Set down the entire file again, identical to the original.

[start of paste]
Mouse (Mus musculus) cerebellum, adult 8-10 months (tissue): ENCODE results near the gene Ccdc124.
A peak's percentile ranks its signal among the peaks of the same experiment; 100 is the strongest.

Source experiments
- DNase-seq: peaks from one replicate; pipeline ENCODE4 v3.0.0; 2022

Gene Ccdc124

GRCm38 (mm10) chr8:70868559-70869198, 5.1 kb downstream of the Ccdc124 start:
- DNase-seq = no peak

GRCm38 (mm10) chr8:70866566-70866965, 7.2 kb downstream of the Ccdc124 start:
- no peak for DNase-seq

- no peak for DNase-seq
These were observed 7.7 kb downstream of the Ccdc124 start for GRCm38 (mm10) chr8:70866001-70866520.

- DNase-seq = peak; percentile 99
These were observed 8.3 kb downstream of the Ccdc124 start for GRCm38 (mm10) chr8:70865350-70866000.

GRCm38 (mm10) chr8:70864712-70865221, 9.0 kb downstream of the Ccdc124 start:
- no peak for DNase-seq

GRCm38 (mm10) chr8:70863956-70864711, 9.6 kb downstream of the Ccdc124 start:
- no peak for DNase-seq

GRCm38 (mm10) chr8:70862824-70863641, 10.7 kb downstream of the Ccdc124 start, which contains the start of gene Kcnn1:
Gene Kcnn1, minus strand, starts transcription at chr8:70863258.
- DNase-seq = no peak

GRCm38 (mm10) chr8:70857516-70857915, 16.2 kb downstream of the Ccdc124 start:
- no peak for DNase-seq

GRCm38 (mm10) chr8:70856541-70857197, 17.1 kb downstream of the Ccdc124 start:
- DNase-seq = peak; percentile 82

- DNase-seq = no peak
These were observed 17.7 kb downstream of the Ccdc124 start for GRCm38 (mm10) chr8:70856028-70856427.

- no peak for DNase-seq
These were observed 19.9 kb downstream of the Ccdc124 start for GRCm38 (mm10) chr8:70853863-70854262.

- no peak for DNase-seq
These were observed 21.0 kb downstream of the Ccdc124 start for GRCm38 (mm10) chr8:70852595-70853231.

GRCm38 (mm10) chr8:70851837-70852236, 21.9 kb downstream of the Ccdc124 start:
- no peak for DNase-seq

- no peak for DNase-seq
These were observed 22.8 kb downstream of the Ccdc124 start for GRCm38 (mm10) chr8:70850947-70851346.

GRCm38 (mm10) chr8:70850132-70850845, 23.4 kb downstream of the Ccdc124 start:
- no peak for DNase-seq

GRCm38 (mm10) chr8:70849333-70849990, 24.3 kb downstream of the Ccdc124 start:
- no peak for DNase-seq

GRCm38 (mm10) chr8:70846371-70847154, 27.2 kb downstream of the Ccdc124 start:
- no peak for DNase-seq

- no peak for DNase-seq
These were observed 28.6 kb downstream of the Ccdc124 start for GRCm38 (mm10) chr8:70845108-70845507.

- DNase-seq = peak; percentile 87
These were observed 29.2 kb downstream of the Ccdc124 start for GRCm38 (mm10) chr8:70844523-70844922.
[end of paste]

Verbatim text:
Mouse (Mus musculus) cerebellum, adult 8-10 months (tissue): ENCODE results near the gene Ccdc124.
A peak's percentile ranks its signal among the peaks of the same experiment; 100 is the strongest.

Source experiments
- DNase-seq: peaks from one replicate; pipeline ENCODE4 v3.0.0; 2022

Gene Ccdc124

GRCm38 (mm10) chr8:70868559-70869198, 5.1 kb downstream of the Ccdc124 start:
- DNase-seq = no peak

GRCm38 (mm10) chr8:70866566-70866965, 7.2 kb downstream of the Ccdc124 start:
- no peak for DNase-seq

- no peak for DNase-seq
These were observed 7.7 kb downstream of the Ccdc124 start for GRCm38 (mm10) chr8:70866001-70866520.

- DNase-seq = peak; percentile 99
These were observed 8.3 kb downstream of the Ccdc124 start for GRCm38 (mm10) chr8:70865350-70866000.

GRCm38 (mm10) chr8:70864712-70865221, 9.0 kb downstream of the Ccdc124 start:
- no peak for DNase-seq

GRCm38 (mm10) chr8:70863956-70864711, 9.6 kb downstream of the Ccdc124 start:
- no peak for DNase-seq

GRCm38 (mm10) chr8:70862824-70863641, 10.7 kb downstream of the Ccdc124 start, which contains the start of gene Kcnn1:
Gene Kcnn1, minus strand, starts transcription at chr8:70863258.
- DNase-seq = no peak

GRCm38 (mm10) chr8:70857516-70857915, 16.2 kb downstream of the Ccdc124 start:
- no peak for DNase-seq

GRCm38 (mm10) chr8:70856541-70857197, 17.1 kb downstream of the Ccdc124 start:
- DNase-seq = peak; percentile 82

- DNase-seq = no peak
These were observed 17.7 kb downstream of the Ccdc124 start for GRCm38 (mm10) chr8:70856028-70856427.

- no peak for DNase-seq
These were observed 19.9 kb downstream of the Ccdc124 start for GRCm38 (mm10) chr8:70853863-70854262.

- no peak for DNase-seq
These were observed 21.0 kb downstream of the Ccdc124 start for GRCm38 (mm10) chr8:70852595-70853231.

GRCm38 (mm10) chr8:70851837-70852236, 21.9 kb downstream of the Ccdc124 start:
- no peak for DNase-seq

- no peak for DNase-seq
These were observed 22.8 kb downstream of the Ccdc124 start for GRCm38 (mm10) chr8:70850947-70851346.

GRCm38 (mm10) chr8:70850132-70850845, 23.4 kb downstream of the Ccdc124 start:
- no peak for DNase-seq

GRCm38 (mm10) chr8:70849333-70849990, 24.3 kb downstream of the Ccdc124 start:
- no peak for DNase-seq

GRCm38 (mm10) chr8:70846371-70847154, 27.2 kb downstream of the Ccdc124 start:
- no peak for DNase-seq

- no peak for DNase-seq
These were observed 28.6 kb downstream of the Ccdc124 start for GRCm38 (mm10) chr8:70845108-70845507.

- DNase-seq = peak; percentile 87
These were observed 29.2 kb downstream of the Ccdc124 start for GRCm38 (mm10) chr8:70844523-70844922.